Aging begins soon after birth and aging process accelerates with age. When astronauts adapt to the space environment, functional changes in their bodies including abnormal bone loss and muscle atrophy occur rapidly, comparing with normal aging. These changes resemble the phenomena caused by aging, so it is said that the changes in space represent features of human aging. The difference, however, is that the aging process becomes advanced faster in space than on the ground. It is reported that the muscle weakness in space occurs two times faster comparing with that of a bedridden person, while bones become brittle ten times faster than those of patients with osteoporosis. Furthermore, astronauts are exposed in one day to cosmic radiation of an amount equivalent to up to six months of natural radiation on the ground. Moreover, there are many stress factors in space that are likely to increase the aging phenomenon, including the narrowness of the spaceship cabin and the psychological impact of a long-term stay in the space station.
The author participated the international sample sharing researches of the 13-week mouse-feeding experiment in the international space station (ISS) and of 13-day mouse-feeding experiment in the space shuttle. I have gotten mouse skins with hair, and now I am conducting gene-expression analysis of them. This analysis is useful for study not only on the impact of microgravity or space radiation, but also into the relationship between the space environment and oxidative stress, cell cycle, and the dynamic state of various gene groups related to aging, life-span, and so on. This article discusses the relationship between the space environment and aging/life from the aspect of cellular aging.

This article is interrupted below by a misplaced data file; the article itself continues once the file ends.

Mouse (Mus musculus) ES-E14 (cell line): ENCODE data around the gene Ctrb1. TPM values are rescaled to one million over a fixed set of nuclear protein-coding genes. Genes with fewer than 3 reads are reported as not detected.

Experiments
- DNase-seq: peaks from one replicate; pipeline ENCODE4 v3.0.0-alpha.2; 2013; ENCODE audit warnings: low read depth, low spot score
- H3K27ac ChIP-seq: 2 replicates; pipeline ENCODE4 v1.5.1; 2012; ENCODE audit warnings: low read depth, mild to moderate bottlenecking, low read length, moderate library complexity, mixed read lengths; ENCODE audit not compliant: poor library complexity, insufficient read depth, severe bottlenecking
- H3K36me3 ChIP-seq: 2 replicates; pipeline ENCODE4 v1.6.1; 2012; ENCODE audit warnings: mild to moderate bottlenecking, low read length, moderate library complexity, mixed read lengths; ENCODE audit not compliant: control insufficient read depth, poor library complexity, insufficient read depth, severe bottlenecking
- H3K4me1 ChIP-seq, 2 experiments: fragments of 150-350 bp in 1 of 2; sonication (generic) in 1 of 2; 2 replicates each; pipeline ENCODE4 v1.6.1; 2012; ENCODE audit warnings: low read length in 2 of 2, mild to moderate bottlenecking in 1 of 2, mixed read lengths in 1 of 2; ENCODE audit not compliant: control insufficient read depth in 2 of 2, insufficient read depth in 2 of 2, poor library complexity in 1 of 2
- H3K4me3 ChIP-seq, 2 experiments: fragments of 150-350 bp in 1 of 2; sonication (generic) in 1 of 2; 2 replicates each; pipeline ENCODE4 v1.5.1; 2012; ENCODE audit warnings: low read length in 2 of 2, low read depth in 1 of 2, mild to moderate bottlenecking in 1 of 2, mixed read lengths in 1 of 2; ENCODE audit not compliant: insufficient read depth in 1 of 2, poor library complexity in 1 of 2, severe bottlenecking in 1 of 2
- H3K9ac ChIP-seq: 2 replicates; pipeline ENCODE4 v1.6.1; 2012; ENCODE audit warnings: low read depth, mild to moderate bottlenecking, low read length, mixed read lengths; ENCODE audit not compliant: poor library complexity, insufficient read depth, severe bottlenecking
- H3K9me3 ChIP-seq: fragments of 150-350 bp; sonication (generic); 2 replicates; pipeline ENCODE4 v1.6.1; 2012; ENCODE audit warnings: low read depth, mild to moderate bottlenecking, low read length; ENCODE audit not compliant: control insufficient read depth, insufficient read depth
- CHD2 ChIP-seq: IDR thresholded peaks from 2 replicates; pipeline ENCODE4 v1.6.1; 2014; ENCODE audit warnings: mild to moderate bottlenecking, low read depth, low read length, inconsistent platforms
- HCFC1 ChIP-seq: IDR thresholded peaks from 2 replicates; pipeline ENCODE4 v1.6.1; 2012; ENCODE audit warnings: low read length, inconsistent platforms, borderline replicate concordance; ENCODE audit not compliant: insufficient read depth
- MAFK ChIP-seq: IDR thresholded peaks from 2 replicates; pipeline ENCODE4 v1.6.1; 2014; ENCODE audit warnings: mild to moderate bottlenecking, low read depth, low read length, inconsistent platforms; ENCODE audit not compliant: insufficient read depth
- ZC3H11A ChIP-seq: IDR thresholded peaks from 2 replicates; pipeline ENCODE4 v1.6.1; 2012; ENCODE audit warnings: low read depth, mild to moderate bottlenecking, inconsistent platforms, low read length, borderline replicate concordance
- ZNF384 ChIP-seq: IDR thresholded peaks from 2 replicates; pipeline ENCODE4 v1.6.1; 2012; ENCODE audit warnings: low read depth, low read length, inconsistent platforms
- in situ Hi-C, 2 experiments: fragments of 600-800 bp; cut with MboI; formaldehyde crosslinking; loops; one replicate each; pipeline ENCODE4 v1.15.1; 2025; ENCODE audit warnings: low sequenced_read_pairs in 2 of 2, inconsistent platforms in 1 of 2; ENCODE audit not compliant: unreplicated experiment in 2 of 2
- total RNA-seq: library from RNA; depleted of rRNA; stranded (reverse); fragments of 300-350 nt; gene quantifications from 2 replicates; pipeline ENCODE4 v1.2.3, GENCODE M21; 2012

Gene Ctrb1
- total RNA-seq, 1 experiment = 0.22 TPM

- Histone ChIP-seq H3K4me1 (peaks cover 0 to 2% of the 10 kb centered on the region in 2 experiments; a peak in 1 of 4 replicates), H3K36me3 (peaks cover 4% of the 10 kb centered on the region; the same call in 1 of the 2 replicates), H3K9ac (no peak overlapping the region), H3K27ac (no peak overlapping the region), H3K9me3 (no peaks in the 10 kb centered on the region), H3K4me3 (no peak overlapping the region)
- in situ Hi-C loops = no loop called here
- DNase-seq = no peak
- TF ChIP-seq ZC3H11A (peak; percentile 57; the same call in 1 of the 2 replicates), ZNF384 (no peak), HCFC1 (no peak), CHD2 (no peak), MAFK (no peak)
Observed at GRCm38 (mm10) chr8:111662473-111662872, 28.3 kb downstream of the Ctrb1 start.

What is cellular senescence?
First, what is cellular aging? This describes the process whereby a cell stops repeating general cell division and is unable to multiply and, eventually, this condition continues without returning to its original state. We refer to as the cellular senescence, when a cell to repeat the division stops cell division and is maintained with arrest in cell division. It has been revealed that cellular aging is caused by oxidative stress, radiation, activation of cancer genes, DNA destabilization, damage, and so on. Most cause of cell senescence is in arrest of the cell cycle. It is thought that cellular senescence is a biological defense mechanism to prevent abnormal cell growth, cancer development, inflammation, and so forth. However, cellular senescence is believed to be a factor causing geriatric disease in the long term.
Oxidative stress and radiation stress apply equally to stress in the space environment. What is happen actually in space?
Mouse-feeding experiments in space
In 2009, a 13-week mouse-experiment was conducted using the Mice Drawer System (MDS) developed by Italy in the ISS (Fig. 1A). We used three wild-type (WT) mice and three transgenic (PTN) mice inserted a protein gene to inhibit the differentiation of cells (osteoclast) resorbed bones. Although that was the longest mouse-experiment in space, regrettably two WT mice and one PTN mouse died from probably health problems. The sample sharing research program was carried out for the three healthy mice returned. Our research team took part in the program as one of 20 research groups from six countries and obtained the three mice skins (Fig. 1B). Later we were able to obtain the skins of eight mice, which were stayed for 13 days in NASA’s Animal Enclosure Module (AEM) onboard the last space shuttle mission STS-135 in 2011.
It is suggested that one cause of aging is the accumulation of active oxygen damage with age. It was also reported that an increase in anti-oxidative response helps prolong life and improve the resistance to various environmental stresses, including oxidative stress, and repair ability to DNA damage. Using the DNA microarray and the quantitative real-time polymerase chain reaction (qRT-PCR), we carried out expression-variation analysis on the skins associated with oxidative stress, cell cycles and gene clusters involved in protein synthesis, aging or DNA damage.